Companies can include potential unfair contract terms in their contracts and when, and only when, challenged by the ACCC, can companies remove them from their standard contracts. There is little the ACCC can do to hold them to account for prior conduct. Neither can the ACCC issue infringement notices for unfair contract terms.
The regime has two significant flaws: first, unfair contract terms are not illegal, and second the ACCC cannot seek penalties when the court has declared an unfair contract term void, nor can we issue infringement notices for contract terms that are likely to be unfair.”
These sentiments were reaffirmed by ACCC Deputy Chair Mick Keogh at the National Franchise Convention Legal Symposium on 14 October 2018.
It is therefore not surprising that the ACCC’s principal recommendation in its response to the review, dated 21 December 2018, is that inclusion of an unfair contract term in a standard form contract should be a contravention of the ACL and subject to civil pecuniary penalties and other remedial orders available to the court for contraventions of the ACL.
Proposed changes to the B2B unfair contract terms regime arising from the review
The Media Release states that the Government will consult on the following options to amend the unfair contract terms regime:
- Making unfair contract terms illegal and attaching civil penalties to breaches;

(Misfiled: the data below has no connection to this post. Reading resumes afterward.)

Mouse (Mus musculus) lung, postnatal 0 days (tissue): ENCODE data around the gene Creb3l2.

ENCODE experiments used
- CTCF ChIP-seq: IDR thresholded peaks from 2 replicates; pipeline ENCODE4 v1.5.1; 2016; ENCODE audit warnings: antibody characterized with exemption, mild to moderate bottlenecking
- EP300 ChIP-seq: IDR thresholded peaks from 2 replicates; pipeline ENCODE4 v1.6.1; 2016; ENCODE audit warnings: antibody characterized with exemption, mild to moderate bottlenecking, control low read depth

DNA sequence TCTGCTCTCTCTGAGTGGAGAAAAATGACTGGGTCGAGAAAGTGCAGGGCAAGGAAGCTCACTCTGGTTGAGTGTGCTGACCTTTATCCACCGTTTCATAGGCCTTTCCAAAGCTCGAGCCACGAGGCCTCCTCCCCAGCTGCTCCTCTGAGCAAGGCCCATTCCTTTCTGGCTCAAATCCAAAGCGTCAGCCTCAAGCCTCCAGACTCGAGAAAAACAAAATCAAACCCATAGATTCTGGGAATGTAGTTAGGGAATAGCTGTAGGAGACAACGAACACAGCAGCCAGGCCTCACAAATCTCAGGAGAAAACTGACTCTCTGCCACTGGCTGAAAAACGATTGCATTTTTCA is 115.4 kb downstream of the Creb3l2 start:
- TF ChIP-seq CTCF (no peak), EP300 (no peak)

- Redefining small business for the purposes of the protections as a business that employs fewer than 100 persons at the time the contract was entered into or had an annual turnover less than $10 million;
- Broadening the coverage of small business contracts by removing the value threshold;
- Further clarifying the definition for a standard form contract;
- Extending the unfair contract terms protections to government contracts;
- Considering exempting ‘minimum standards’ (such as standards about payment terms or leasing legislation) prescribed by state and territory laws from the regime to prevent regulatory overlap; and
- Considering whether it is appropriate to apply any changes to the B2B UCT regime to the consumer regime and to insurance contracts (noting that the Government has committed to extending the unfair contract terms regime to insurance contracts).
The proposal to extend the unfair contract terms protections to government contracts was raised in Independent Contractors of Australia Incorporated’s response to the review. The unfair contract terms regime currently applies to contracts with a Commonwealth, state or territory body to the extent that it is carrying on a business. In contrast, a government body that engages in procurement activities, but is not carrying on a business, is not subject to the unfair contract terms regime3.
As at the date of this client alert, the consultation process has not commenced.
Recommended changes to the B2B unfair contract terms arising from the “Fairness in Franchising” report